by: David Armano
There are no wrong questions, but you may night be asking the "right" ones. The right questions lead to a deeper understanding and will help you find what you're looking for. Here's 2 questions I get asked often.
Both questions are valid and will yield simple answers which I'm more than happy to share.
1. I use Adobe Illustrator.
2. I used a Chip In, in combination with PayPal.
Simple answers to basic questions. And maybe that's good enough for what you're looking for. But I actually think that these are the wrong questions. Or maybe there are better questions to ask, to which the answers are found not only by asking the source—but by looking for clues. Here's the questions I would look for answers to.
1. How can I be a better visual thinker?
2. How do I even start cultivating a community?
Ok. Now we are getting somewhere. Each of these questions gets closer to identifying something that is closer to the root, but achievable if you work really hard at it. The hard part is that I can't answer these questions for you fully, you have to do the legwork. But I can point you in the right direction and then you have to chart your own course. So let's take a stab at it.
How you can be a better visual thinker.
This question will yield many different answers from the sources you ask and it definitely cannot be answerd in an e-mail, comment or tweet. In fact, I am not an expert on visual thinking and merely practice my own version of it my work and thoughts. So, I've actually provided my answer to this question as best as I could in this slideshow. You can download it, print it out put it on your wall if it helps. I'd also point you to the Vizthink site community which discusses nothing but visual thinking. And I'd recommend a crash course in appreciating visual communication. You can do this by simply picking up a Sunday edition of the New York Times or browsing their site, not to mention scouring the Web for evidence everywhere. My one word of advice? Re-train your mind to notice everything. Visual communication is all around us from our roadways to our grocery stores. Instead of taking it all for granted—stop and think about what works and what doesn't. This is the first step of many. You'l have to figure out the rest for yourself.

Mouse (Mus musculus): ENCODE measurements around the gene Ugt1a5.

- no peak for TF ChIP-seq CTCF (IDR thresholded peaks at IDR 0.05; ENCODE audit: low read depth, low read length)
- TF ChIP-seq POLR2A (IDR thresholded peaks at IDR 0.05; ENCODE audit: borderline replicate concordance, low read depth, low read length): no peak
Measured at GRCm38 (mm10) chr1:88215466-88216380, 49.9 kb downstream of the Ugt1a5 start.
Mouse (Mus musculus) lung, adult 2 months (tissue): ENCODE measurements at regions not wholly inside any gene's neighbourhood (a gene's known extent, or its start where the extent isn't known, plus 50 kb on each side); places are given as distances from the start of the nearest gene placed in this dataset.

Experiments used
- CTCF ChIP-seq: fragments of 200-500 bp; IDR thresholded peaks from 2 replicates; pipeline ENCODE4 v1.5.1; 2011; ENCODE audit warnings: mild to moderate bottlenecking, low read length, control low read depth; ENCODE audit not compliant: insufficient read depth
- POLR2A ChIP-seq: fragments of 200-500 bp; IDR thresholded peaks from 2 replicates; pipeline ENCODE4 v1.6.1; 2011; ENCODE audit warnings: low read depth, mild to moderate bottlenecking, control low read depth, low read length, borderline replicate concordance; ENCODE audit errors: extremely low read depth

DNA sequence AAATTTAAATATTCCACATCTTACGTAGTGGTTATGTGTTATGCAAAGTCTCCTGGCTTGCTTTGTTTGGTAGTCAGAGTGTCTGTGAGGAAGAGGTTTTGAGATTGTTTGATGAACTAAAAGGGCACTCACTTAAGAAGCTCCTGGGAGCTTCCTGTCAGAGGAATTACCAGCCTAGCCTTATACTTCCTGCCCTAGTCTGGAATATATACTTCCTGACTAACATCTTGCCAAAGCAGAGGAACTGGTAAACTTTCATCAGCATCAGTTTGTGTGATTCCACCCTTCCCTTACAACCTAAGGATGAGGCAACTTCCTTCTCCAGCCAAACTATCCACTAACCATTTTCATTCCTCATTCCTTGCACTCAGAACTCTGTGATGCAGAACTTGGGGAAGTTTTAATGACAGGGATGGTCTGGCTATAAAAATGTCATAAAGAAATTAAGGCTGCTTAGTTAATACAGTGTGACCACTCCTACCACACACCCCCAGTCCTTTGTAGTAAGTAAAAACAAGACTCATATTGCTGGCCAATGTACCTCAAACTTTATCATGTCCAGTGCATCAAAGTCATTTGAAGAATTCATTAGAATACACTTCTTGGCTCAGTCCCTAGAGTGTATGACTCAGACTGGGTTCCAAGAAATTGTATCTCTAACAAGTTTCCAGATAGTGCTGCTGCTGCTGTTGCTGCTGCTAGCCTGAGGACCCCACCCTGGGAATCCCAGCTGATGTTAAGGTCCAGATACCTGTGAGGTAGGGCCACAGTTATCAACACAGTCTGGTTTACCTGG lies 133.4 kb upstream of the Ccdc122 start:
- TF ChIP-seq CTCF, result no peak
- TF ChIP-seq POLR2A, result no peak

How you can cultivate a community.
This question requires you to refocus on the more important word.
Hint: It's not community.
The word you need to hyperfocus on is cultivate. Think of how one cultivates a garden. It takes several factors:
1. Passion for gardening
3. Willingness to weed, prune, seed, and grow. All the hard work that comes with producing fruit
4. Appreciation for the fruits that have been yielded
5. A desire to share the fruits of your garden with your neighbors
There's no magic bullet for cultivating a healthy community. But if you can do it—that's the main ingredient behind stuff like raising nearly 17k for a family. Cultivating something can lead to all sorts of things like getting your community to spring into action when you need it. To learn the art of cultivating, you again need to sharpen your powers of observation. Go to the places where healthy communities are in place—see who people are learning from. It could be brands or people. Web MD did it by connecting people to each other and the knowledge they were looking for. Chris Brogan did it through thousands of micro-interactions over time. Seek out the examples, watch and learn. You'll find out more this way than by asking any question.
Questions are good—but question which ones you should ask and what they'll get you. You may only have one shot to ask them. And my opinion is that you'll get even better answers by discovering things for yourself. Start with observation, see with fresh eyes—it all begins here.